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Suppose you're God (just for the sake of the argument,you can in fact throw God out of the argument at any time ... ) and so you can see the universe from a special frame of reference X which contains the truth about everything in the universe (its origin ,why it is so etc... ), how can you answer then this question ?

Where does X take its explanation ?

In other words can a God answer the question why X is true ? Surely he must have the answer if he's God but that would imply an answer which is to find outside X ,so X must have an answer in another frame Y through which consider X ,but what proves Y then ?

You see that I could keep along for ever so I am led to the conclusion that there isn't a frame in which there are all the answer about the universe and there's no way we can attempt to explain everything about the universe .

In fact if I go even deeper I can state that there are some questions which can't possibly have an answer .

  • Why do you believe that Y is outside of X? – Conner N. Howell May 24 '17 at 19:39
  • Because X can't have itself as element of the frame otherwise it would be just another element as the rest of the others and not the frame that contains it all. – Jean Leroi May 24 '17 at 19:41
  • most of the questions can't possibly have an answer – Mauro ALLEGRANZA May 24 '17 at 19:49
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    This is reminiscent of Cantor's Paradox as well as Tarski's definition of truth in relation to the object language vs meta language. Yes, you cannot define truth in the object language you need a metal language, how do you define truth in the meta language? You need a meta meta language, and so on. – Not_Here May 24 '17 at 19:49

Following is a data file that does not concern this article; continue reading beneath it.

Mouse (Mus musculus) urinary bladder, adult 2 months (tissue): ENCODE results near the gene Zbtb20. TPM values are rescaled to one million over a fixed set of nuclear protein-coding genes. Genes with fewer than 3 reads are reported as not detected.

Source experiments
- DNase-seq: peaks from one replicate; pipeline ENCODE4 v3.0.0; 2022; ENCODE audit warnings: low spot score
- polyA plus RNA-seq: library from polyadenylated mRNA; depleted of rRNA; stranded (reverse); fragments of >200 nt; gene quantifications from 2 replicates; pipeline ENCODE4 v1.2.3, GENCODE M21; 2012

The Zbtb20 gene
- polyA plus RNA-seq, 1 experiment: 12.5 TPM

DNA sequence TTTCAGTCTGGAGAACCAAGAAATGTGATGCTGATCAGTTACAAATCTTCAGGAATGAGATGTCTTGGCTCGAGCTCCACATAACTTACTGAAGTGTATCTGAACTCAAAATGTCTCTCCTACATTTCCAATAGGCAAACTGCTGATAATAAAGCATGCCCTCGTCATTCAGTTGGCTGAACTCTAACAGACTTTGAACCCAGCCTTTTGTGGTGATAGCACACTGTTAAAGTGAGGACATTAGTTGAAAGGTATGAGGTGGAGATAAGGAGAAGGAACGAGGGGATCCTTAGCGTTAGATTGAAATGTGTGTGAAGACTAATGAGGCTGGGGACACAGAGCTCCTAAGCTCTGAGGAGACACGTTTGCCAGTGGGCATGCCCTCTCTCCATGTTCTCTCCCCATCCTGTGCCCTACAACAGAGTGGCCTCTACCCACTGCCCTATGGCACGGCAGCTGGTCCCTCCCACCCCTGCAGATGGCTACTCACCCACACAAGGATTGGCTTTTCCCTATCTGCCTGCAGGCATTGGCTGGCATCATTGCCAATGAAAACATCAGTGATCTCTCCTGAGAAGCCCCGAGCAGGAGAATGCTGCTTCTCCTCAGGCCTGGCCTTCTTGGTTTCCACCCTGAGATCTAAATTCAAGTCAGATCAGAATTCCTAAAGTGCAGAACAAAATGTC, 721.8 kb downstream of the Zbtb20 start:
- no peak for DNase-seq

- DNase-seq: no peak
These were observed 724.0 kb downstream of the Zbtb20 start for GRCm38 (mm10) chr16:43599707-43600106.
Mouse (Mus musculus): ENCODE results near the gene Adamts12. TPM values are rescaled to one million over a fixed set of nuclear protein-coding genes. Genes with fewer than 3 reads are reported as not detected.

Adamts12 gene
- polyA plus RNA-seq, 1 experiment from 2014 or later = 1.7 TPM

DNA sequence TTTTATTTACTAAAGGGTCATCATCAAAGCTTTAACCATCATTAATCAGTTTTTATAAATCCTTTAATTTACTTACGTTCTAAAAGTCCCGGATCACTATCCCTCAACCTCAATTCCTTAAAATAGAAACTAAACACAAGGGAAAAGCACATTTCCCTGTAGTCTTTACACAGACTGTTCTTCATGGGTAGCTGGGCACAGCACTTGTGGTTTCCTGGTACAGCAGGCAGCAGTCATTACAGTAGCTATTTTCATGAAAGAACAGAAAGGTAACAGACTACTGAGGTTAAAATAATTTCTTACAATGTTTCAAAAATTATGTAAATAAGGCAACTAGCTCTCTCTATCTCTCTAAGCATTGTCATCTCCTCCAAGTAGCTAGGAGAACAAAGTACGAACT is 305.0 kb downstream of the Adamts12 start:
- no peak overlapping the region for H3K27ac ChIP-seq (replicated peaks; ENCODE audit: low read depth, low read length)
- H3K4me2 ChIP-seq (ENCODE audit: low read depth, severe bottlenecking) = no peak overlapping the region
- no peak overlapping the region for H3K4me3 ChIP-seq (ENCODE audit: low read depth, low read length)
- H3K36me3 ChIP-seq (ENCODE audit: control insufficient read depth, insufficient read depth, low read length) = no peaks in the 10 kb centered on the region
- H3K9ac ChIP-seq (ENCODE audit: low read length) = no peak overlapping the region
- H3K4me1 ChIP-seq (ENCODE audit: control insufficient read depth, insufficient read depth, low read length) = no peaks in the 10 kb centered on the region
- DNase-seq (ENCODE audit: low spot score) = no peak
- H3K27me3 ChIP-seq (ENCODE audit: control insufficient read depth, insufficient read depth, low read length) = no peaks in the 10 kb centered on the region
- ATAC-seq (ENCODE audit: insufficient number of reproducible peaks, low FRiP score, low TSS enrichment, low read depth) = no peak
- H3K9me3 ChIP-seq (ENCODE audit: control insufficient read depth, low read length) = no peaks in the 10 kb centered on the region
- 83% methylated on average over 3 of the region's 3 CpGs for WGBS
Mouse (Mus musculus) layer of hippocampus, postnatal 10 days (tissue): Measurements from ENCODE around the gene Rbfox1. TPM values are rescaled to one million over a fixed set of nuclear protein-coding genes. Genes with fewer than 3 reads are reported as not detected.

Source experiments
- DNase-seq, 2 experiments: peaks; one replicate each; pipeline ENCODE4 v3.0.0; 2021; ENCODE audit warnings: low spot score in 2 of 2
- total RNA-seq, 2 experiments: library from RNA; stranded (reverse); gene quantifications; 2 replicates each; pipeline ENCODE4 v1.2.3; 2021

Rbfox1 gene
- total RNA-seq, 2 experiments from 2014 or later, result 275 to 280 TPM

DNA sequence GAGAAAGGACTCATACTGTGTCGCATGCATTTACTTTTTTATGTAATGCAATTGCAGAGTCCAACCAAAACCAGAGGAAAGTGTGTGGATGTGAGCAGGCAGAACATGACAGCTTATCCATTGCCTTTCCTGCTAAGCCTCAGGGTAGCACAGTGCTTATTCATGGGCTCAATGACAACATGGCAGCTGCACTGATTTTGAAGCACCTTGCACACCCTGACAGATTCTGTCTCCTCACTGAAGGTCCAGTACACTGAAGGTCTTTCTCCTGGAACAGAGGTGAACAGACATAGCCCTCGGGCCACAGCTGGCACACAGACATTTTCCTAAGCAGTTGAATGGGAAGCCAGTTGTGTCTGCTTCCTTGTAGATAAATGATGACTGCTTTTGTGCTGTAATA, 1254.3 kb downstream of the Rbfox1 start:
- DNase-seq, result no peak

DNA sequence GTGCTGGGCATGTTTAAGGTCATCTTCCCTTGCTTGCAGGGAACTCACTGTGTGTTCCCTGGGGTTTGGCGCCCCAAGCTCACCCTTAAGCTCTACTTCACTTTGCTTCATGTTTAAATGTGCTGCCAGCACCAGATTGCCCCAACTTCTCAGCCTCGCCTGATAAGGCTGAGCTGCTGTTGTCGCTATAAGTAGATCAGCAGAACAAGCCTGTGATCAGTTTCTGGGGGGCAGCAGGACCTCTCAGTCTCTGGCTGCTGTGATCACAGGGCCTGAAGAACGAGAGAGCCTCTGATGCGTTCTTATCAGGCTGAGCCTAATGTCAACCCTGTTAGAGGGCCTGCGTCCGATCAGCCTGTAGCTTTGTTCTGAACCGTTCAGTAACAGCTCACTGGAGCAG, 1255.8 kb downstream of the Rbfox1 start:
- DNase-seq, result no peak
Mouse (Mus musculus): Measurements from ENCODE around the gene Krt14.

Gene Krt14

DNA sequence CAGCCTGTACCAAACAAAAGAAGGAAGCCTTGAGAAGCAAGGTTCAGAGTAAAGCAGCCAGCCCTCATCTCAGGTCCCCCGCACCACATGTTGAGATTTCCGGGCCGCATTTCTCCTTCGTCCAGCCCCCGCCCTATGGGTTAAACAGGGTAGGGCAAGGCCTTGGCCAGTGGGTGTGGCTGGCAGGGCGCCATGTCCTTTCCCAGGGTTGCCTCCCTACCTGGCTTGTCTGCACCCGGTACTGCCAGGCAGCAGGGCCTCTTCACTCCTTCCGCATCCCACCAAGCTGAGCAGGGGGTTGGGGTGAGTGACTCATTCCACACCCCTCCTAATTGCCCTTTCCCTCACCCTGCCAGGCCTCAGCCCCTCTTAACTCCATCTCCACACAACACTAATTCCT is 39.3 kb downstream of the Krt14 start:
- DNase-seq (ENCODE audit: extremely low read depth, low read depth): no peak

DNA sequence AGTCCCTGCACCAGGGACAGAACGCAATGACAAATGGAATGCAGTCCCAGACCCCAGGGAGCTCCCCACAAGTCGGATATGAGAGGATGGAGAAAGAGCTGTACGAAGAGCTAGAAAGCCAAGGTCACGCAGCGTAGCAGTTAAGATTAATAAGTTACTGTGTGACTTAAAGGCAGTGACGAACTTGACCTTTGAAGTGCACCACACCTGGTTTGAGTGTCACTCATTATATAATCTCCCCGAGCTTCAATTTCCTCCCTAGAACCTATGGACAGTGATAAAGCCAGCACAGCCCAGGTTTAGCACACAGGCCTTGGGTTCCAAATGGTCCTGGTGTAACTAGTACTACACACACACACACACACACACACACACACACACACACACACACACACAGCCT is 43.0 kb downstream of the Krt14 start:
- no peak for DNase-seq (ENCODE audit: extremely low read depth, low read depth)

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    42.. there's the answer. Yes, I'm quite certain. – Richard May 24 '17 at 20:29
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I’ll consider three interpretations of your question. I’m pretty sure you are thinking of the third, but the other two are useful for building up to give the final answer.

  1. "God's view" is not part of a formal system.

If the question is about non-formalized natural language, then there is no problem with allowing X (God’s frame of reference) to contain X. For example, we can talk about “everything”, which includes the concept of “everything”, without problems. We only have paradoxes resulting when we treat language and the objects language refers to formally.

  1. "God's view" is an object language in a hierarchy

Since your question refers to a frame of reference Y which is necessarily outside the frame of reference X, I assume that you are asking about formal systems. You are correct that this is exactly how formal systems are typically set up in order to avoid problems such as Russell’s paradox. As Not_Here points out in the comments, Y is the “meta-language” of the formal system, while X is the “object language”. Y can also be treated as an object language by a higher level meta-language Z, and this hierarchy goes up forever. In this framework, your “unanswerable question”, which I take to be “Where is the truth of X derived from?”, is not only unanswerable but also unaskable. That is, the question is not well-formed within the object language for X. Viewed in this way, your unanswerable question is similar to the liar’s paradox, which analyzes the sentence “This sentence is false.” If that sentence is true, then it must be false (because it says so), and if it is false, then it must be true (because it is false that it is false), so we have a contradiction. The solution is that the truth of any sentence in the object language X can only be asserted or denied in the meta-language Y.